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@mattseanbachman there is no /etc/passwd. I use centos 5.
Maybe try doing this, login as root and do:
find / -name passwd
Or if centos is like my system:
sudo find / -name passwd
One of the results should be the password file, assuming that the file is of the same name (god, I should hope it would be).
Sorry I can't be of more help with Centos, I've never used that at all, I know nothing about it whatsoever. Hopefully someone else might be able to help if they have more experience (i.e. any whatsoever) than I have.
What do you mean root like? If you want some user to be able to do the administrative tasks then put the user in the root group and make sure the primary group for the user is root. You can also use sudo for the same.
AFAIK mattseanbachman's suggestion will work but these are not two "userid"s; they are a single userid (that is: 0) with two "username"s. Files created by newroot will be shown as belonging to root because they are actually owned by used ID 0 and the utilities mapping userid to username use the first occurrence of userid 0 in /etc/passwd to find the username.
Creating another user with userid 0 and groupid 0 may not be the best way to do whatever it is you want to do ... ?
as beginnner what do you suggest best practice to adopt.
appreciate your all quick response, what is the best practice i should adopt.
say i want to create user JOHN who want to use privilege of root. what steps or step by step i should take so that user JOHN can work as administrator at any time. sudo work if u login as root first, then sudo comes.
I guess you are still not clear about sudo. You do not need root password for sudo. Just the user password. And when administrative task has to be performed, it can be done by sudo privileges.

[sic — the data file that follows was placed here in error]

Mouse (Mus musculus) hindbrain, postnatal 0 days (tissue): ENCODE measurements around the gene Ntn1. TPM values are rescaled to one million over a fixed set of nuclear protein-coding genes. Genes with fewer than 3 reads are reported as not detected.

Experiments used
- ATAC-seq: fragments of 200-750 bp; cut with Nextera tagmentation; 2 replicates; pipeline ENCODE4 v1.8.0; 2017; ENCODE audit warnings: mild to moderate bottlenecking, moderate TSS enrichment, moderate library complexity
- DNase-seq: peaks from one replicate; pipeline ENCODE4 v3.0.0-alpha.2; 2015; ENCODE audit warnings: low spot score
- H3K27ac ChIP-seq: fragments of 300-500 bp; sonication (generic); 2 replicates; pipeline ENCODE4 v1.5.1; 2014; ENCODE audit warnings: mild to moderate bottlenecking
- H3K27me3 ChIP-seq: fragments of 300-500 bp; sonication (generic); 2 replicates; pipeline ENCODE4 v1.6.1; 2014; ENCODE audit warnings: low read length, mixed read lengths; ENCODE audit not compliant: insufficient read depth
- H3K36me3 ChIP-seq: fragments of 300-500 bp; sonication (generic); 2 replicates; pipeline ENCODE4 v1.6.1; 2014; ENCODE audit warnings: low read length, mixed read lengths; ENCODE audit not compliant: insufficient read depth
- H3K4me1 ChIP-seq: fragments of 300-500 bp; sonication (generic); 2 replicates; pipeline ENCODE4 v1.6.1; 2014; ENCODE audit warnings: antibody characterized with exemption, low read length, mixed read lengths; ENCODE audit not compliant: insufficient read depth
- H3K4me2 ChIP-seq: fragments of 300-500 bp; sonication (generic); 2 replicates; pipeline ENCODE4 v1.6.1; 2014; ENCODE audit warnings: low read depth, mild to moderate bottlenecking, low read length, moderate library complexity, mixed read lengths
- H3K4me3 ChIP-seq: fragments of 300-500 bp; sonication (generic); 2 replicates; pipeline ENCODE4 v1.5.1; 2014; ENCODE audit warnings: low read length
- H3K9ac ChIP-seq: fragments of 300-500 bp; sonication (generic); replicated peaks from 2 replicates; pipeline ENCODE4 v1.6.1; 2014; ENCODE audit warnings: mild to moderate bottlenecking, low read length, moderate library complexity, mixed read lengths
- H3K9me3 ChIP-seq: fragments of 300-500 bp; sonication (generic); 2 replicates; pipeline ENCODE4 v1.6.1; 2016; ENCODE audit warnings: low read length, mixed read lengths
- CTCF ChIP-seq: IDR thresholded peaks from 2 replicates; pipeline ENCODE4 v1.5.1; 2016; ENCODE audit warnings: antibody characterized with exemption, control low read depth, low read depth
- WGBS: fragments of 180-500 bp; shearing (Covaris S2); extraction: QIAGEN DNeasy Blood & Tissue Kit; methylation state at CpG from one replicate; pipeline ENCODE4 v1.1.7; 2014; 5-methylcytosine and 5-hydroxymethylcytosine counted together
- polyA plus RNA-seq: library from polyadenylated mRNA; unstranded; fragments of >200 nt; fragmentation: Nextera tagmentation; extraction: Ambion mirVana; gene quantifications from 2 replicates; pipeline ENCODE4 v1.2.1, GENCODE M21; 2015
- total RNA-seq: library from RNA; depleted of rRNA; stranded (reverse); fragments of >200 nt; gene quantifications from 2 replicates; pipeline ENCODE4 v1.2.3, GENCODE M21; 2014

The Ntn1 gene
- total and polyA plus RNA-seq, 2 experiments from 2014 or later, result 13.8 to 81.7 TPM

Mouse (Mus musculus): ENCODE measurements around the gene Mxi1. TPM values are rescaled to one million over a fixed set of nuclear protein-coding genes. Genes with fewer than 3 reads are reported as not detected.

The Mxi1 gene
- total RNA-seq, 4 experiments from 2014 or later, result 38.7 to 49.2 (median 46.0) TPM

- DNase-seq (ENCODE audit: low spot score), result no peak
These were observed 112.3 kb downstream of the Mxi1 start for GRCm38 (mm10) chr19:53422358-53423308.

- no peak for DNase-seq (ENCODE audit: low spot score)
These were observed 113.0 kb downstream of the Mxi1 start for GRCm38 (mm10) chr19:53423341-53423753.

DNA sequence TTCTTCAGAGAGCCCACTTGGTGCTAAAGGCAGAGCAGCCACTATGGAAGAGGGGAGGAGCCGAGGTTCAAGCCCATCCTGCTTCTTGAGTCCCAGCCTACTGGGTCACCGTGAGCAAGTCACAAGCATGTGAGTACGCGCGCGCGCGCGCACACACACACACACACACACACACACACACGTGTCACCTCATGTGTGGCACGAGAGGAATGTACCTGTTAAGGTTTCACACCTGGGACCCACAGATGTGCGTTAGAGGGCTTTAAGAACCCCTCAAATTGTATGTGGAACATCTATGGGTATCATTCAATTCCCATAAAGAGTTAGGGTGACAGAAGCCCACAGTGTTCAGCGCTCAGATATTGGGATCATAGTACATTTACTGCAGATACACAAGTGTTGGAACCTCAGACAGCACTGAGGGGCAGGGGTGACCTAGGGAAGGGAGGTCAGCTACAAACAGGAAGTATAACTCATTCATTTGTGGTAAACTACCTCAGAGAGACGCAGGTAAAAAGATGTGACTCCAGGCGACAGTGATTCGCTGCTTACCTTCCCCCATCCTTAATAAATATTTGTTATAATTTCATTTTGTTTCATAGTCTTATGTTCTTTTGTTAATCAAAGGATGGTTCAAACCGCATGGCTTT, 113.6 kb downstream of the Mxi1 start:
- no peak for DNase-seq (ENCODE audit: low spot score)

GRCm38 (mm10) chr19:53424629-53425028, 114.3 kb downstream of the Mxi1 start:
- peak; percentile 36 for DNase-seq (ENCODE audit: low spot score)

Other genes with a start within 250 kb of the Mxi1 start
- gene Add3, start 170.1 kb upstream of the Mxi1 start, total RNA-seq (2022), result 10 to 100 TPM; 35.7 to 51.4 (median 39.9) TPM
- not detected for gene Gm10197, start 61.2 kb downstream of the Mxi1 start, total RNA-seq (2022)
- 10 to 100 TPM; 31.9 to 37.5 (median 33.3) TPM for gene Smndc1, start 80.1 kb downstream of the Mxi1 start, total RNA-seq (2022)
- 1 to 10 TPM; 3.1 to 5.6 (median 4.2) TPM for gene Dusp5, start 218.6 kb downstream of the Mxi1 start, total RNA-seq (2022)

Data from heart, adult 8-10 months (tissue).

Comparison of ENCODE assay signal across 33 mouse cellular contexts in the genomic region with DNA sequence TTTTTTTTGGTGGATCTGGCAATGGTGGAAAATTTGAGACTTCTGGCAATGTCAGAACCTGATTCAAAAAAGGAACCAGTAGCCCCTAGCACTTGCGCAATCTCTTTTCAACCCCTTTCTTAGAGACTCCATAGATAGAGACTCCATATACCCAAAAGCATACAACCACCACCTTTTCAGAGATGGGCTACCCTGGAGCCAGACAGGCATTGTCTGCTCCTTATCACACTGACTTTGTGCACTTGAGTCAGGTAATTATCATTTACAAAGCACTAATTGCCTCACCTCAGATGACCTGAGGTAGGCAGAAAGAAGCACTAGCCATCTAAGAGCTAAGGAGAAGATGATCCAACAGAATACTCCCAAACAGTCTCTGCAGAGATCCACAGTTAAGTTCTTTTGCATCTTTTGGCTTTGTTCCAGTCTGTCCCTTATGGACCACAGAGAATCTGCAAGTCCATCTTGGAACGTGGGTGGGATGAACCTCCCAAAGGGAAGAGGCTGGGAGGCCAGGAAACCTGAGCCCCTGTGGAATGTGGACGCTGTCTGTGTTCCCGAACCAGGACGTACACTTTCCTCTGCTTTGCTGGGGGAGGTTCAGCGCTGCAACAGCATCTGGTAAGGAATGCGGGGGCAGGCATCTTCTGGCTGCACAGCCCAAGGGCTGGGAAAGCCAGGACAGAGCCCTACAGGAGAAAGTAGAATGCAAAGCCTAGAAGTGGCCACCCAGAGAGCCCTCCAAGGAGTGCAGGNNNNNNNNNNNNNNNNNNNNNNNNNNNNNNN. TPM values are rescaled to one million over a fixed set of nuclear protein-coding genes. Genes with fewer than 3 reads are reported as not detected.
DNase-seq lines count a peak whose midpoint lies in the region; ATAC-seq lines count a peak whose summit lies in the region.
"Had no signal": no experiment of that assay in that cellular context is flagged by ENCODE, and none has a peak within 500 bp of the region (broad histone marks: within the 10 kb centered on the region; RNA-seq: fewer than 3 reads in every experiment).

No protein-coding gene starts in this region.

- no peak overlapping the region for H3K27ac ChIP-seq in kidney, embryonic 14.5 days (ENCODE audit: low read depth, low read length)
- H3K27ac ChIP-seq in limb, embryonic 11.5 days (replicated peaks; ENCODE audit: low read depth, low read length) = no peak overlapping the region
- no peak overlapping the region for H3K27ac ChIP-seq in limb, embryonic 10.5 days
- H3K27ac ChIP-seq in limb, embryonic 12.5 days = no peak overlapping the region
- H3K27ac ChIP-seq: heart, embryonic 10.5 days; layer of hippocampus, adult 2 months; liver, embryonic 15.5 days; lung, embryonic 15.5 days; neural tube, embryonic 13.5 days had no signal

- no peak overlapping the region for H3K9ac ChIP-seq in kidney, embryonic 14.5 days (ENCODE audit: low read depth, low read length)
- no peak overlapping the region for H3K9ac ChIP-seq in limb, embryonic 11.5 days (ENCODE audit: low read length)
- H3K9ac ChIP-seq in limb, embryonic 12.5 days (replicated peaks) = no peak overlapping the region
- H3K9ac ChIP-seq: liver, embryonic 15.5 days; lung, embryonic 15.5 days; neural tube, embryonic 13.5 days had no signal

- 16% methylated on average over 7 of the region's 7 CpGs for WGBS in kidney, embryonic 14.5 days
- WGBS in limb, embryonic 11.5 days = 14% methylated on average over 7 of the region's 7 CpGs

Like fdisk command you will run like:
sudo fdisk -l. User will be prompted for password. It is not root password but the user's password that need to be given.
As catkin said, do not change the passwd file. Use group permissions. That is what groups are for.
say i want to create user JOHN who want to use privilege of root. what steps or step by step i should take so that user JOHN can work as administrator at any time.
The standard ways are:
for ordinary users to use sudo or su to assume root priviliges (this is equivalent to Windows' "Run as"
to set up a terminal shortcut that starts a terminal as root (this actually uses su; you will be prompted for root's password)
While it is a great convenience in the Windows world to routinely use a logon with administrative privileges, it is also very insecure; choosing not to do so is probably the single greatest step in improving Windows security. Having to use "Run as", or logging on as a different user is a small price to pay for avoiding the dangers.
Similarly, in the Linux world, having to use sudo or su is a small price to pay for the greater security of only using root privileges when necessary
As previous poster: if you only need a few cmds to be run as root, use sudo as described.
For a full access to root, you can tell john the root passwd, but have them login as john, then
and give root passwd.
You can also add a user to the root's group, but this may cause ownership issues for file creation.
It's definitely not a good idea to stay logged in as root any longer than absolutely needed.
BTW, the passwd file is /etc/passwd on all Linux & Unix & *BSD systems.
However it is case sensitive and most modern systems store the actual passwd values elsewhere, usually /etc/shadow unless using eg NIS, LDAP etc.
If you give your user root privileges, then there will be no usable log as to what he does and he can do anything. OTOH, if you use sudo to assign specific privileges, then he will be limited to just those actions and what he does will be logged as his userid.